Back To Back in Beijing?

Not many athletes have ever succeeded in back-to-back Paralympics, yet Dani Aravich set her sights on running the 400m race at the 2020 summer Paralympic Games and then competing in Nordic skiing and biathlon (a combination of cross country skiing and rifle shooting) at the 2022 winter Paralympics. It is a lofty goal for any athlete, let alone one born without her left forearm and hand. Besides that, she only picked up Nordic skiing two years ago. “I was clumsy,” she says of her debut on Nordic skis, using one pole. Nevertheless, three weeks later she found herself competing in the Para Nationals. She was one of only two women competing in the standing race, and she surprised herself with a win. She decided to keep running and add Nordic too.


When the 2020 games were postponed a year, the dual workouts were even more intense – one requiring sprint, the other endurance. Though she competed in distance running at her Boise high school and at the D-1 level in her freshman year at Butler University, the shorter 400m was new to her, and Nordic would take years to perfect.

Woman adaptive skate skiing in pink jacket

She made it to the summer games, but her running time wasn’t what she’d hoped. She returned home and put all her focus on Nordic skiing, and has just learned she will be competing in Beijing.


“It takes a long time to learn the technique,” she says. “I go back into running patterns that might not work in skiing. I find it to be way more challenging than running technique.” She’s working on transferring her weight fully and riding her ski longer – especially difficult without a left arm and pole. Prosthetic and assistive devices are not allowed. “Since I don’t have a counterweight as much, it’s hard to commit to my left side,” she says. In the gym she works on balance, jumping onto a Bosu balance trainer and landing on one leg, then getting power to move to the next leg, mimicking the skill required on skis. “There’s no magic solution to figuring out this sport in just a two year span of time,” she says. Don’t let her fool you – she’s currently ranked 14th in the world.


She hopes to participate in six races, including a 15k and a 12.5k biathalon. It’s not a proper question to ask how fast she can go. “Probably not fast enough,” is all she can answer. Even races of the same length are incomparable as courses and conditions vary. Racers get points that take those variables into account.


She is fully aware that her competitors have been skiing since they were little kids. “I have to be realistic about my expectations in Beijing in terms of placement. My most achievable opportunity in this sport will most likely be Milan in 2026.”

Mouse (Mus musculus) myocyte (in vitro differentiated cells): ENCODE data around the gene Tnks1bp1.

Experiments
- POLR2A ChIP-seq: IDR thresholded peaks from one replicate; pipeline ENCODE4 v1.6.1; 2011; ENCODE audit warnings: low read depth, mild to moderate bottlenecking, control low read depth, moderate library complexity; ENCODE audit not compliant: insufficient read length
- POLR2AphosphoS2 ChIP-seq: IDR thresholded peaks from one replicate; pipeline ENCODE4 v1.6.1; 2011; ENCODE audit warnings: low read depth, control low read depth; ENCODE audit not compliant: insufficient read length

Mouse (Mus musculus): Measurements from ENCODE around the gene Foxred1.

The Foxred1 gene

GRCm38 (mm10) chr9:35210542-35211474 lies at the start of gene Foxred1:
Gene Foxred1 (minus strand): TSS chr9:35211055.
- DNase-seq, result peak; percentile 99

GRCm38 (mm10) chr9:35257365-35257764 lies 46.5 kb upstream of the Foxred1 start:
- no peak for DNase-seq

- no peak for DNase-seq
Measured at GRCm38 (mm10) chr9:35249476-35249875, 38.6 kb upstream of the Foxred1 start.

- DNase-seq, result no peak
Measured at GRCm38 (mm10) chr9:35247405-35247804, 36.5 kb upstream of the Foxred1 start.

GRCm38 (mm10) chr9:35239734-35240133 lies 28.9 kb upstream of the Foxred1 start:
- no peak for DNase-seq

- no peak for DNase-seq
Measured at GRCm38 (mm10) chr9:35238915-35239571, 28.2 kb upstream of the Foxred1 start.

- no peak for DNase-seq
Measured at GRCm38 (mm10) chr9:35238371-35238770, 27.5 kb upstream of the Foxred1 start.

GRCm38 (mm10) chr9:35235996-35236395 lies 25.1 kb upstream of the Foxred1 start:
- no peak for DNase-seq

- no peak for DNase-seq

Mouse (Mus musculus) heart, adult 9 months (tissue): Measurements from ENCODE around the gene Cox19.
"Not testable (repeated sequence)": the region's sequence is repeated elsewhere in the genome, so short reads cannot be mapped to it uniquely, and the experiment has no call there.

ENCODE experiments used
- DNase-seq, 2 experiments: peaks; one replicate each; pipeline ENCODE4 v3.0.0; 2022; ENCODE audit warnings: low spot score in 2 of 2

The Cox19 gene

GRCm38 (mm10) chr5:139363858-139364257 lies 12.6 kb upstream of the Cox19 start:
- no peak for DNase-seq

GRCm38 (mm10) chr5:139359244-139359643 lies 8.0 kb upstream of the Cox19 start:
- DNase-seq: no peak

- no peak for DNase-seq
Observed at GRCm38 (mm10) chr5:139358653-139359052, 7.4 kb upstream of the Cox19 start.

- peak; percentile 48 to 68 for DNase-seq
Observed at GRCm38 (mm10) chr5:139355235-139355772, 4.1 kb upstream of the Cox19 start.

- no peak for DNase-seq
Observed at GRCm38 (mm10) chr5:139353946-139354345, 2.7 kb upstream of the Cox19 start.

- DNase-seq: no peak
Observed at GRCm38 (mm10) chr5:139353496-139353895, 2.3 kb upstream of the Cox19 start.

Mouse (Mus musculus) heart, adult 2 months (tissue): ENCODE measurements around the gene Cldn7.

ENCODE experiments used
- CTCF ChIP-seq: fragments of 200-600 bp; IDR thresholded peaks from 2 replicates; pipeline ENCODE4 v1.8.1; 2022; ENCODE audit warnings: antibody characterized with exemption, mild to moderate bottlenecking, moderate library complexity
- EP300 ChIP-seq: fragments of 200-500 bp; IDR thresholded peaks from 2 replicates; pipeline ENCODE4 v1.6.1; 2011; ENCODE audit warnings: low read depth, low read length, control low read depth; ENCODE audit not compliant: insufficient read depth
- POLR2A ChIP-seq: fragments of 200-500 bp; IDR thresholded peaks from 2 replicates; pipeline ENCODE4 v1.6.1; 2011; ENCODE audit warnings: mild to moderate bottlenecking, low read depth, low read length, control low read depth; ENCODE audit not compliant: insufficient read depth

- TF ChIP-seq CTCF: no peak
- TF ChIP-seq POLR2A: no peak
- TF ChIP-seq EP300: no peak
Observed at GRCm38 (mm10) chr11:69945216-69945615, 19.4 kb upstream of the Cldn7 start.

But she can’t shake that fighting spirit. “It’s like an angel and devil on each shoulder, telling me, ‘you should be up there trying to fight for the win,’ and the other one is like, ‘you have to be patient, it’s going to come with time.’”

Paralympic Hopeful, Dani putting on cross country ski boots
Growing up in Idaho, her parents didn’t let her use her disability as an excuse. Both D-3 athletes, her mom played softball and basketball and her dad ran track. They took Dani hiking and fishing regularly and had her downhill skiing with no poles at age 3. When she got older, her parents fully expected her to participate in sports, and she played soccer, softball and basketball. She used  her nub to balance the basketball before a shot, and she had a private coach teach her ways to overcome her obviously vulnerable left side. By junior year, she devoted herself to running cross country and track, and was recruited to Butler.

She wore a prosthetic for cosmetic reasons from the time she was an infant, but it was heavy and clunky. “As a kid, I hated when people would ask me what happened to my arm, or when strangers would stare. That’s why I wore a prosthetic for so long. I probably had the hardest time in middle school, but so do most girls. I was very lucky that I went to the school with the same people from first grade through the end of high school and so I got to know everyone and everyone got to know me.” She eventually ditched the prosthetic.


Aravich chose to go to college where she knew no one. Meeting people for the first time is always dicey – would it become a taboo subject that no one knew how to handle? “I always wanted to be able to joke about it and laugh about it and not make it some serious sob story,” she says. She told her new friends, “‘You can ask me questions, you can joke about it, let’s not make it an elephant in the room.’” Others followed along and her fears dissolved.


She graduated with a degree in marketing and entrepreneurship and a minor in political science, hoping to work on the business side of professional sports. She landed her dream job  for the Utah Jazz, but soon ski training and racing all over the world left her little time for a traditional job. By mid-2019 she went part-time, and then lost her job due to the pandemic. Now she works part time on freelance social media jobs and she casts real people in product ads. It gives her the flexibility to train 15 to 20 hours a week and travel for races.


Aravich volunteers at NAC as an assistant ski instructor, and as an ambassador. She also volunteers at Shriners Children’s in Salt Lake City, where she received her first prosthetic as a 6-month-old. She is involved with the Challenged Athletes Foundation, and coaches downhill skiing, soccer and track at NubAbility camps for kids with amputated limbs.


Follow her at or on social media: @theonearmdan She is one to watch, this year and beyond. “I have very high expectations for myself,” Aravich says. Coaches and the staff always have to remind me, ‘you’ve only been doing this two years. It will take some time to become the best.’”


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